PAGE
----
Right on the heels of the defiled corpse of the Jon Benet Ramsey foofarah being raised and hastily dropped, the warmer bodies of still-living teen flesh have caught the media eye. Thus far, though, there's little apparent regard to why and what the protest was about -- just the issue of public nudity.
Typical American puritan bullshit, in short.
Ignore the man in front of the curtain, spouting more fascistic rhetoric about war and fascism: what is it with these nude kids in Blue-State Vermont??
I'll spare you the spin, which is everywhere and readily available online, and send you immediately to
Since then, Theresa Toney has taken it upon her outraged self to complain to the town selectboard and demand the town do something to clothe the youths and outlaw such displays, and the letters have been coming fast and furious to the town newspaper.
No surprises, there -- but invites from Morton Downey Jr.-like Fox News mad dog Bill O'Reilly to the Brattleboro Chief of Police John Martin, Dr. Phil to Theresa Toney, and the news hitting the globe from The London Times, BBC etc. to New Zealand? Astounding. And (though I could be wrong) I'm not seeing any attempt to cover the protestors point of view. Why talk to kids?
The most rational local response, which I hope is mirrored internationally (though I doubt it), was forwarded to me by HomeyM, via an LOC authored by "Linaelin" on Saturday, August 26 2006 @ 04:26 PM EDT:
"Freedom, or Insanity?
What really has sparked the debate has been the nude actions of the young men and women downtown. To them the adult world seems insane especially right now. What did one say, "We have a nuclear power plant a few miles away and a ridiculous war in the Middle East, countries getting bombed. So why's it such a big problem if we chose to get nude?"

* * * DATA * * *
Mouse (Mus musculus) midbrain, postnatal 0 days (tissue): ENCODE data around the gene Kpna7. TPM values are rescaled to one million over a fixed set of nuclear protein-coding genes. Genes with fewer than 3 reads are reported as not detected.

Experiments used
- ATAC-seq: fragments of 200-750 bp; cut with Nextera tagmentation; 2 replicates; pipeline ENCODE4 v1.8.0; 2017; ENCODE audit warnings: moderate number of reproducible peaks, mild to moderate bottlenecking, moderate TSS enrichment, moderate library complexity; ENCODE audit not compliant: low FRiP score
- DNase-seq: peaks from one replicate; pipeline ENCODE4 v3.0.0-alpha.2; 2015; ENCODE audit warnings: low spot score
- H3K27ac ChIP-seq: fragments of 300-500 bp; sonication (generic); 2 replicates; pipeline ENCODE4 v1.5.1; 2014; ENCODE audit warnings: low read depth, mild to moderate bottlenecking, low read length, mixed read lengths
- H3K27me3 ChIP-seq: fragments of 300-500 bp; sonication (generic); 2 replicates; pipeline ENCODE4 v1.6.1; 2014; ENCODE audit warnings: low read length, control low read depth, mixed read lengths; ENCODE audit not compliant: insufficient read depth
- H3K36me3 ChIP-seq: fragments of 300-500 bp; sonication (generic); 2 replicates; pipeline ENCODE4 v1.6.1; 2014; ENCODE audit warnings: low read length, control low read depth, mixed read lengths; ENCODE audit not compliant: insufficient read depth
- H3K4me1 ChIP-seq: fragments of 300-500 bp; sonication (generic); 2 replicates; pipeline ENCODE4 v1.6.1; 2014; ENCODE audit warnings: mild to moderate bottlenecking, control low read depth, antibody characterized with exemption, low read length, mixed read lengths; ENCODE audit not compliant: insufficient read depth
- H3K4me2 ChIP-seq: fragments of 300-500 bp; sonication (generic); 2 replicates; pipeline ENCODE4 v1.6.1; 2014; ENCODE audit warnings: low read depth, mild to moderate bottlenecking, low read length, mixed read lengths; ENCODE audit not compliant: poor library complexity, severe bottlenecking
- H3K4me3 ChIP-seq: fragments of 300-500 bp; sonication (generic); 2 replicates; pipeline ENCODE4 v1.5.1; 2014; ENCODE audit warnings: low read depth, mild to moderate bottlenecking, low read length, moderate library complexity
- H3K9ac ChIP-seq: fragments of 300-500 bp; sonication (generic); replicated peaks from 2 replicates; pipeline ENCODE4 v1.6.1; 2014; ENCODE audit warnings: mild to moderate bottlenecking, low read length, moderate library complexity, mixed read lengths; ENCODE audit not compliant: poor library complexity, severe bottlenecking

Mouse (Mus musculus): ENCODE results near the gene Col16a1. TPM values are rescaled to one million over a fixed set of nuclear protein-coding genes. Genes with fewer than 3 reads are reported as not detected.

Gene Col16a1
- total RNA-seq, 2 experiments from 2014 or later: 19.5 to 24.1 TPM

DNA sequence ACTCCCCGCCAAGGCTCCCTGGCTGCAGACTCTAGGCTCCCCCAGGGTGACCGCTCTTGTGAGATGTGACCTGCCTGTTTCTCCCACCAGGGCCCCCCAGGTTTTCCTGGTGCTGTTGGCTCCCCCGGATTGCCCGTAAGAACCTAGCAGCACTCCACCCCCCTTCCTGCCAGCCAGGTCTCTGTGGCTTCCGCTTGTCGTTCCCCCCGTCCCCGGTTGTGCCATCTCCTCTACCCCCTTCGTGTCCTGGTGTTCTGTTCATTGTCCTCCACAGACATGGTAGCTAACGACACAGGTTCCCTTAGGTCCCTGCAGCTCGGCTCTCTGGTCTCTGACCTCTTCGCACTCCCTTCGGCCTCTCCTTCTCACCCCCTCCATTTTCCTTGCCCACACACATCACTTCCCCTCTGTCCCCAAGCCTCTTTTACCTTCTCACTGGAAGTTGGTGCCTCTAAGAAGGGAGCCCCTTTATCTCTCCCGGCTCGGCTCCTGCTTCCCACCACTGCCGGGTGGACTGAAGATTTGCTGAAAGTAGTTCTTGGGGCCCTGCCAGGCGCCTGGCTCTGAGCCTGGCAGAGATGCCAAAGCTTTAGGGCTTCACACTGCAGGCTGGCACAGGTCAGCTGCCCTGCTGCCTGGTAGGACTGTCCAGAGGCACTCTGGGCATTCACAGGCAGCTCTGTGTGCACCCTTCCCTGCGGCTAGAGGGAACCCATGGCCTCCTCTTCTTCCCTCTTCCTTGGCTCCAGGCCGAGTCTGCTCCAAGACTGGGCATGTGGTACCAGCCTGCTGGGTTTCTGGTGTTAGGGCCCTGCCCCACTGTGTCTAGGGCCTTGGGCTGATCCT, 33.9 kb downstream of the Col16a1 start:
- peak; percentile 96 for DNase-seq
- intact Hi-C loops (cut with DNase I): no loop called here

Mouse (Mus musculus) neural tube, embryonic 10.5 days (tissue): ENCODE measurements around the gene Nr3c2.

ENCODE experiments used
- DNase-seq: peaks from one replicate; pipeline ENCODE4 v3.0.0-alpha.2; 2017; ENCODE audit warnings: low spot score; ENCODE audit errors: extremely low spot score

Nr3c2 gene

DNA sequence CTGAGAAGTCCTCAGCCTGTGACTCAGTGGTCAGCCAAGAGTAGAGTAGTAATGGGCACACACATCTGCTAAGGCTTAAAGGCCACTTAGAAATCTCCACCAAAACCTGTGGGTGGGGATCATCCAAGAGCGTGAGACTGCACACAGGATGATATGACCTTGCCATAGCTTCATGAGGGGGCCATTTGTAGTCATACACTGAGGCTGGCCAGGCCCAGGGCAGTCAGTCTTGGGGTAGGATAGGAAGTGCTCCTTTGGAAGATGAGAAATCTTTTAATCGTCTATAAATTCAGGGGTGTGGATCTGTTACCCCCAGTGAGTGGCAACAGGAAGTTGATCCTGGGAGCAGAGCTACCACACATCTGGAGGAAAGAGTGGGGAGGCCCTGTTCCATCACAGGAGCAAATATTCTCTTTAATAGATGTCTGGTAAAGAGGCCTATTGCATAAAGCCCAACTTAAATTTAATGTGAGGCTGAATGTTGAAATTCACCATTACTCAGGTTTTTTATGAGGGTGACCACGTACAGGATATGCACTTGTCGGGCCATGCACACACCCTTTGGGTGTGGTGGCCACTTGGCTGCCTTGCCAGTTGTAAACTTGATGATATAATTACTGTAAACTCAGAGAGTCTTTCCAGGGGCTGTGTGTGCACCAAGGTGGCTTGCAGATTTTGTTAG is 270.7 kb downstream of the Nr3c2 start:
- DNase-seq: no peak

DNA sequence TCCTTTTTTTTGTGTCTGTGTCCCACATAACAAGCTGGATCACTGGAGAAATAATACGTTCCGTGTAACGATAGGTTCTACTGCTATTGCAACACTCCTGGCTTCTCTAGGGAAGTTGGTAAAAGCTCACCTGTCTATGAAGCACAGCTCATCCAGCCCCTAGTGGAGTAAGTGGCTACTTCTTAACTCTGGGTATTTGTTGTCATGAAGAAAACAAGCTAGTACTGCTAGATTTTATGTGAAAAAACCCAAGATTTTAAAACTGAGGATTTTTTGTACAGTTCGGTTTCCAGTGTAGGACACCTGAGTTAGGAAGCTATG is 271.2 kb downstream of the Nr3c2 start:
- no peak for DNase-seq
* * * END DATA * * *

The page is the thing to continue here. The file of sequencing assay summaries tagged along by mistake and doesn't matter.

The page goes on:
They are making a good point in a non-violent way. They could have decided to spray paint buildings and cars, or get drunk and throw up in someone's mailbox. But they chose not to frighten people, especially the children. And Miss Toney, rather than turn off her attention to the matter, seems more to have been turned on by her attention to the matter. Shame on her! Think of the children."
Would that they were so focused -- "Freak power!" is the operative phrase in all this, I think, that freak power as random and unfocused as it often was in the late '60s and early '70s, per my own high school experience -- still, this form of civil disobedience is harmless, a tempest in a teapot, and is likely to become more common as global warming inevitably asserts itself.
We are indeed a nation at war, under the reign of a President who assumed power via two still-disputed elections, and there is indeed Yankee Nuclear mere minutes from downtown Brattleboro, one of our country's oldest plants that was supposed to be off-line by now but is instead up and running at 24% increased capacity, the radioactive flower in Entergy's corporate crown. So, fuck it, I can't blame these kids: why not take off your clothes and stage a protest? The country, their state, the town is going to hell in a handbasket. It's as sane a reaction as any to the insanity of the world they've inherited.
Once again nudity -- sex, in the eyes of many, though there was nothing sexualized about the sit-in -- not war, is the hot-button issue staunch conservatives are quickest to get riled about, as demonstrated by last election season's relentless exploitation of gay rights and abortion to divert attention from the debased and debilitating Republican rape of our own economy and reckless warmongering. "Reckless" nudity is more infuriating than reckless war -- are we still such prudish idiots?